New Aston Villa boss Steve Bruce ready for ‘biggest challenge’ of his career

13 Oct

New Aston Villa manager Steve Bruce dismissed any fears over his Birmingham past and believes he has taken on the biggest challenge of his career.

Aston Villa: New Aston Villa boss Steve Bruce ready for 'biggest challenge' of his careerAston Villa: New Aston Villa boss Steve Bruce ready for 'biggest challenge' of his career

The 55-year-old, who has signed a rolling contract, was unveiled by Villa on Thursday to replace Roberto Di Matteo, who was sacked after just 12 games last week.

He spent six years at city rivals Birmingham, winning promotion twice before leaving in 2007, and takes over at Villa with the club 19th in the Sky Bet Championship after just one win.

Bruce also played 84 games for Blues but remains unconcerned if any fans have an issue with his managerial history.

He said: “I have to be really careful but I do believe I have one of the biggest clubs in the country. It’s a privilege to manage, it’s arguably the biggest club I have managed and the biggest challenge of all. The expectation is always going to be there.

“When the opportunity came to manage the club of this size…I am an out of work football manager. The opportunity to manage a club like this – and it’s one of the big clubs of our country with great history and tradition, that was the main reason when I got the call.

“I think I understand the rivalry, of course we do. We’ve all been here long enough and it was a long time ago. I hope that I can bring (that) success.

“I hope I can bring that success here, now, that’s what this club needs. We need to get back in the big league and the challenge of that alone was the resounding factor of why I came here.”

Bruce also hopes the Villa supporters give him a new nickname if he achieves success at the club.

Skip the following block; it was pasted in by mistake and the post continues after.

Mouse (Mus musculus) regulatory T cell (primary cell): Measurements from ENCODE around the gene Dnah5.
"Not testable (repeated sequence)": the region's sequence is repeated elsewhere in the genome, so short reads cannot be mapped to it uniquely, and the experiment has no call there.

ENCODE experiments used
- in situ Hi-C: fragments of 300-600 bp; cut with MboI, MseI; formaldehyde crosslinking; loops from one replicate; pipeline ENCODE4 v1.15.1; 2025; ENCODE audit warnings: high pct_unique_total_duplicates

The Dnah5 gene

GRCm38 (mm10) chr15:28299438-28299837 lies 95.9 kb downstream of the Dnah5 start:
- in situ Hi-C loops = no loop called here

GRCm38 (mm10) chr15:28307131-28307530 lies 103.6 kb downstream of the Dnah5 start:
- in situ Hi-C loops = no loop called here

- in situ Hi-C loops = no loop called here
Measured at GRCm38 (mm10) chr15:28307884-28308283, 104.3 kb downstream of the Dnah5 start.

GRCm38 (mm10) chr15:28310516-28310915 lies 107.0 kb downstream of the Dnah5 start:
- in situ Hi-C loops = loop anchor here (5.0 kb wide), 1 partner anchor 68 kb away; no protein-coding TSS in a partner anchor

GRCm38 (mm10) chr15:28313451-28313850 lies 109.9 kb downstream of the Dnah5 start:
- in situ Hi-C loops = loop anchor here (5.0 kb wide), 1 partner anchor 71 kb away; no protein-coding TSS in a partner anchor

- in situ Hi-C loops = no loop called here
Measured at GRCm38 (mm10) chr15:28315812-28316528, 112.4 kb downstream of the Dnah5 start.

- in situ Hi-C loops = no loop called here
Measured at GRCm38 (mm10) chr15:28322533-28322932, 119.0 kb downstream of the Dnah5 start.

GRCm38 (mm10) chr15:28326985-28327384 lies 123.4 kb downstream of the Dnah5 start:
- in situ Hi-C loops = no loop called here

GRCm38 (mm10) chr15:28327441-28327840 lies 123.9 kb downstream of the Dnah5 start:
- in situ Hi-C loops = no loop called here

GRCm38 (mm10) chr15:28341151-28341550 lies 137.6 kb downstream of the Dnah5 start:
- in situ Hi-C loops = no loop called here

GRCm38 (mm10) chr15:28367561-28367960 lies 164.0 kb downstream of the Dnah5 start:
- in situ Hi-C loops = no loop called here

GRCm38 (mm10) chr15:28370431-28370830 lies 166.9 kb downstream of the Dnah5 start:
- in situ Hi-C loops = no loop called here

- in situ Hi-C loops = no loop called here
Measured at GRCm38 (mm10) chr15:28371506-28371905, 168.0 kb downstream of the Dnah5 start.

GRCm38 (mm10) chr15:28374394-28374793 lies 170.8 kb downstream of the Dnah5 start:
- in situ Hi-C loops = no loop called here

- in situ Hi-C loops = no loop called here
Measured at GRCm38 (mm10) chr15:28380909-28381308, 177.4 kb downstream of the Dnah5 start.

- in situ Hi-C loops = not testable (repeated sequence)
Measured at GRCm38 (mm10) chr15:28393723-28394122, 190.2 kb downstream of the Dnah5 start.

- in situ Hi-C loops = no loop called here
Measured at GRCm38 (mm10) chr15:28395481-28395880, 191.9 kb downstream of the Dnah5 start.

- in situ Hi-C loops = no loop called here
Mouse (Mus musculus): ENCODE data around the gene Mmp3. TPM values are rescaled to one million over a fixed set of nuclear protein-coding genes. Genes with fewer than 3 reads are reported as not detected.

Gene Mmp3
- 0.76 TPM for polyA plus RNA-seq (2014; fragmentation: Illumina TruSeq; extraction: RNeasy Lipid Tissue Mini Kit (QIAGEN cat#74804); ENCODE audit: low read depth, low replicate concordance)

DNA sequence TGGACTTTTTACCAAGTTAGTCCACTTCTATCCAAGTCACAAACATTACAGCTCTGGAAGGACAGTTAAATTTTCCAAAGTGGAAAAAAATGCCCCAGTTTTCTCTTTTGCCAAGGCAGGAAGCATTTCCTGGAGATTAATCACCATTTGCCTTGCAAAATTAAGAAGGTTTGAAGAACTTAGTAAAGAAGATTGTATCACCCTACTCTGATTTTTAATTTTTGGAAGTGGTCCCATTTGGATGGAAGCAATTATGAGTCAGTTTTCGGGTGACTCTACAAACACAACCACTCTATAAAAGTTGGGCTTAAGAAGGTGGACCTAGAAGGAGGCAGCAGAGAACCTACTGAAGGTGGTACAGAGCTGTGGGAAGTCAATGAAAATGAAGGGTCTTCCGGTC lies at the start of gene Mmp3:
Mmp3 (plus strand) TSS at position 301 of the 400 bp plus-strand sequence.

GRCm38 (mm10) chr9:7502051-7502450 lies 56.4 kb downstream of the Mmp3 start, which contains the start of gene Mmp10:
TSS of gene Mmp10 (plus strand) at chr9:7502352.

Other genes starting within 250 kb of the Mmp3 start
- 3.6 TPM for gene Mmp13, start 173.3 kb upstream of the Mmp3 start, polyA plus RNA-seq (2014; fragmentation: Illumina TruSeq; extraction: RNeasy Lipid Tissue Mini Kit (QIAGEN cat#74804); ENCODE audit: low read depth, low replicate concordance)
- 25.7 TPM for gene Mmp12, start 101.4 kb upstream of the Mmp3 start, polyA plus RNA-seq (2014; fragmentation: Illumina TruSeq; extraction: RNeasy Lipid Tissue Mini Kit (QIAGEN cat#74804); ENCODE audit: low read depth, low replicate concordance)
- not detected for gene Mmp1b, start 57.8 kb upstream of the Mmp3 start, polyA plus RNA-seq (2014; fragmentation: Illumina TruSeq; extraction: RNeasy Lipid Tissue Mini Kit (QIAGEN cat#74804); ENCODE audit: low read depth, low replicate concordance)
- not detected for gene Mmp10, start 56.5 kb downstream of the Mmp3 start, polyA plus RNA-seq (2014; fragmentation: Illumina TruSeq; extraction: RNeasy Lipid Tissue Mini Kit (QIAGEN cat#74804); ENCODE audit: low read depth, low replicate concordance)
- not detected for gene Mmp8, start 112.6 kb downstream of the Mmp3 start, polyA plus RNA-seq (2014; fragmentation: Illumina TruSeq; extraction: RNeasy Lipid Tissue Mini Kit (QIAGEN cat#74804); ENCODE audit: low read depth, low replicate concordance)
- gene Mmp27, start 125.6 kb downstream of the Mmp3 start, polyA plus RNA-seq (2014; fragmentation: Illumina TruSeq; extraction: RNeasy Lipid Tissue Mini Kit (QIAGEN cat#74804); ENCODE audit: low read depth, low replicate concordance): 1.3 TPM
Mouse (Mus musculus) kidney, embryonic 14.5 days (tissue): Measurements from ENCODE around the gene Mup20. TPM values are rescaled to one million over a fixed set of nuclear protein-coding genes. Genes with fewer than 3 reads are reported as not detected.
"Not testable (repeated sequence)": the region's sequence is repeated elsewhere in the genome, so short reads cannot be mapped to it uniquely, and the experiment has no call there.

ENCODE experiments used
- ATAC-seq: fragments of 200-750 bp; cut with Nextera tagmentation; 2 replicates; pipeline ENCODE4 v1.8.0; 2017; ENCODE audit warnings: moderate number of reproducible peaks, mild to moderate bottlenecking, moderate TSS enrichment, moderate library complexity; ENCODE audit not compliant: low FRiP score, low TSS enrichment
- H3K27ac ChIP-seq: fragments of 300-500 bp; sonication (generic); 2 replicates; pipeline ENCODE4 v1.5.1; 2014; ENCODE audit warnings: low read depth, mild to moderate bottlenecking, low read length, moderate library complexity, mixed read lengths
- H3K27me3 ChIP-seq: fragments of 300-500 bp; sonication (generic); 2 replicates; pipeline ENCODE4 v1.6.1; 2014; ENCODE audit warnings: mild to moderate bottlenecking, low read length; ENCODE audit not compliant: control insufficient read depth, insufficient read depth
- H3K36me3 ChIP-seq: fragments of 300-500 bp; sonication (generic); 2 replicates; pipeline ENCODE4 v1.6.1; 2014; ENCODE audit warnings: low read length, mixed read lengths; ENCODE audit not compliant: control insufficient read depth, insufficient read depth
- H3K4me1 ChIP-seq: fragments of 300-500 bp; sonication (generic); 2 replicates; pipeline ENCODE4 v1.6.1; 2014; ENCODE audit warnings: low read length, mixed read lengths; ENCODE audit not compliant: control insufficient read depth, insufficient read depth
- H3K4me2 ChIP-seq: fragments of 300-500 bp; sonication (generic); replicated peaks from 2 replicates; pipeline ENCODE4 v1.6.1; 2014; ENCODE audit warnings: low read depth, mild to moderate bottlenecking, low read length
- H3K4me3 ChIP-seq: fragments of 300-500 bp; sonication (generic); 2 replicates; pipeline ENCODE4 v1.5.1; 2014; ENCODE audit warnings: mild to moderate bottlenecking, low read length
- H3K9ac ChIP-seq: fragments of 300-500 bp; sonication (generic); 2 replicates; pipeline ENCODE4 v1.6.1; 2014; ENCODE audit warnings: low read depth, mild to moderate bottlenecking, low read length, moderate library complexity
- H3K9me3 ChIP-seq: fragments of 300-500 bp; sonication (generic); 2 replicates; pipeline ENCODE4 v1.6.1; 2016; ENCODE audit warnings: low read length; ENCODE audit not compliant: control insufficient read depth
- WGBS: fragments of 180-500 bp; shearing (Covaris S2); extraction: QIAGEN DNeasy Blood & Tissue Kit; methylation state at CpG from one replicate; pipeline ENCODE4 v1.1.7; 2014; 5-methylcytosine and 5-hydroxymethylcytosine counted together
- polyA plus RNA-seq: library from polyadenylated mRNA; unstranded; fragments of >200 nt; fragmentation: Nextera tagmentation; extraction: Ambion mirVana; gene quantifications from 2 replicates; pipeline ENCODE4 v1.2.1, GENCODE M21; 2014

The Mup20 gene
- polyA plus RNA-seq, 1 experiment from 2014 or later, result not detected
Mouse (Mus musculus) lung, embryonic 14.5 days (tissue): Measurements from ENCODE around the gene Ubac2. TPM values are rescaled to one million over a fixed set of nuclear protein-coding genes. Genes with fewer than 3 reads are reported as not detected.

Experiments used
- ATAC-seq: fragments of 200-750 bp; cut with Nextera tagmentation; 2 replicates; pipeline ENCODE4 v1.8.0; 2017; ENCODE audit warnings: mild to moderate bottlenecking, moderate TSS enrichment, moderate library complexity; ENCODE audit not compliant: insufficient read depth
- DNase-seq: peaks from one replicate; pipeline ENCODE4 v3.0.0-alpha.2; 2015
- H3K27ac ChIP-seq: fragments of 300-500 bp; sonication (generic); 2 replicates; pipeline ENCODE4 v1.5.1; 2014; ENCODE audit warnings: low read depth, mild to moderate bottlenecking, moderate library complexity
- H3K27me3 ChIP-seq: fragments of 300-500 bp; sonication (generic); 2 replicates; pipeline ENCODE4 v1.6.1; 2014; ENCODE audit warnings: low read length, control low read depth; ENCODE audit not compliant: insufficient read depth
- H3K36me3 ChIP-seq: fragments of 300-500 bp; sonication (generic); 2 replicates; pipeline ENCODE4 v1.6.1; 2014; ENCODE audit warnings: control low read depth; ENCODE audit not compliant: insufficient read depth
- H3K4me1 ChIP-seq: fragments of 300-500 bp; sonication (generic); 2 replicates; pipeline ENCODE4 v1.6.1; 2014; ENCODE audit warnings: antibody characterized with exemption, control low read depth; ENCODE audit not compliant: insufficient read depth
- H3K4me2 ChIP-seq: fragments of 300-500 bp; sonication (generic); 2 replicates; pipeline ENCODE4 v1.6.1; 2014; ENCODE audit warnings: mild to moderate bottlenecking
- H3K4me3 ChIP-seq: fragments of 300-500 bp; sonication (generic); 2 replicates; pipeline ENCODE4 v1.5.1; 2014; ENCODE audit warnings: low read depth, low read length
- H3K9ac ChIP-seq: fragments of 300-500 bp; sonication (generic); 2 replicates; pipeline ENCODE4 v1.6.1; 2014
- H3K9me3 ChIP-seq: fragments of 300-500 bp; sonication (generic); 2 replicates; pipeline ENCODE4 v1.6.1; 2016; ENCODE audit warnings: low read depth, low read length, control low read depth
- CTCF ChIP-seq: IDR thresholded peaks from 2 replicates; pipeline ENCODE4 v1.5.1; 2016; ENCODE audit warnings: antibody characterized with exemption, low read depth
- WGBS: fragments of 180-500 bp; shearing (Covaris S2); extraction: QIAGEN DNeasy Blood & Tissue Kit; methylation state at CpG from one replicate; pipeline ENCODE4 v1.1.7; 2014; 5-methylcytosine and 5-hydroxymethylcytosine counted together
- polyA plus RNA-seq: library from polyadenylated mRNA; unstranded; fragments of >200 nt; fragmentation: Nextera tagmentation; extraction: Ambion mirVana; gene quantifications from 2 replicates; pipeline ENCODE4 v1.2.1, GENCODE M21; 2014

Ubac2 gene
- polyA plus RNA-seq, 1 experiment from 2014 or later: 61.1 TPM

“I have been used to being called ‘Potato Head’ for the last 20 years,” he said. “I think I have always taken It as a bit of a compliment. If they are against you they usually quite like you. I would ask them all to get behind the team and the club again.

“They are a fantastically loyal support, and I’ll try my utmost to make sure we get back to where we want to try and get to.”

Bruce won promotion with Birmingham in 2002, beating Norwich in the play-offs, and again in 2007 before leaving St Andrew’s for Wigan.

He also took Hull up via the play-offs last season after winning promotion in 2013 while he also guided them to the FA Cup final in 2014, losing a 2-0 lead to Arsenal to go down 3-2.

Villa host Wolves on Saturday 15 points behind leaders Huddersfield, but Bruce believes they can win promotion.

The former Manchester United captain said: “I realise we have to turn this around and I’m quietly confident with the group of players I’ve seen on paper.

“When you look at the squad we are capable of mounting a challenge and that can be this year too. We’re capable of being a very good team.”

Bruce brings former Birmingham midfielder Stephen Clemence as first-team coach from Hull while he is yet to make any other appointments to his backroom staff.

He is also aware bridges need to be built to frustrated Villa fans who have seen their side relegated from the Premier League for the first time and then struggle in the second tier.

“Well there is going to be (some disconnect between players and fans) when you’ve been relegated, and this club has never been relegated before, so it’s new to them,” he added.

“We’ve got to try and mend that if we possibly can, and the only way you can do that is by winning a few matches.”


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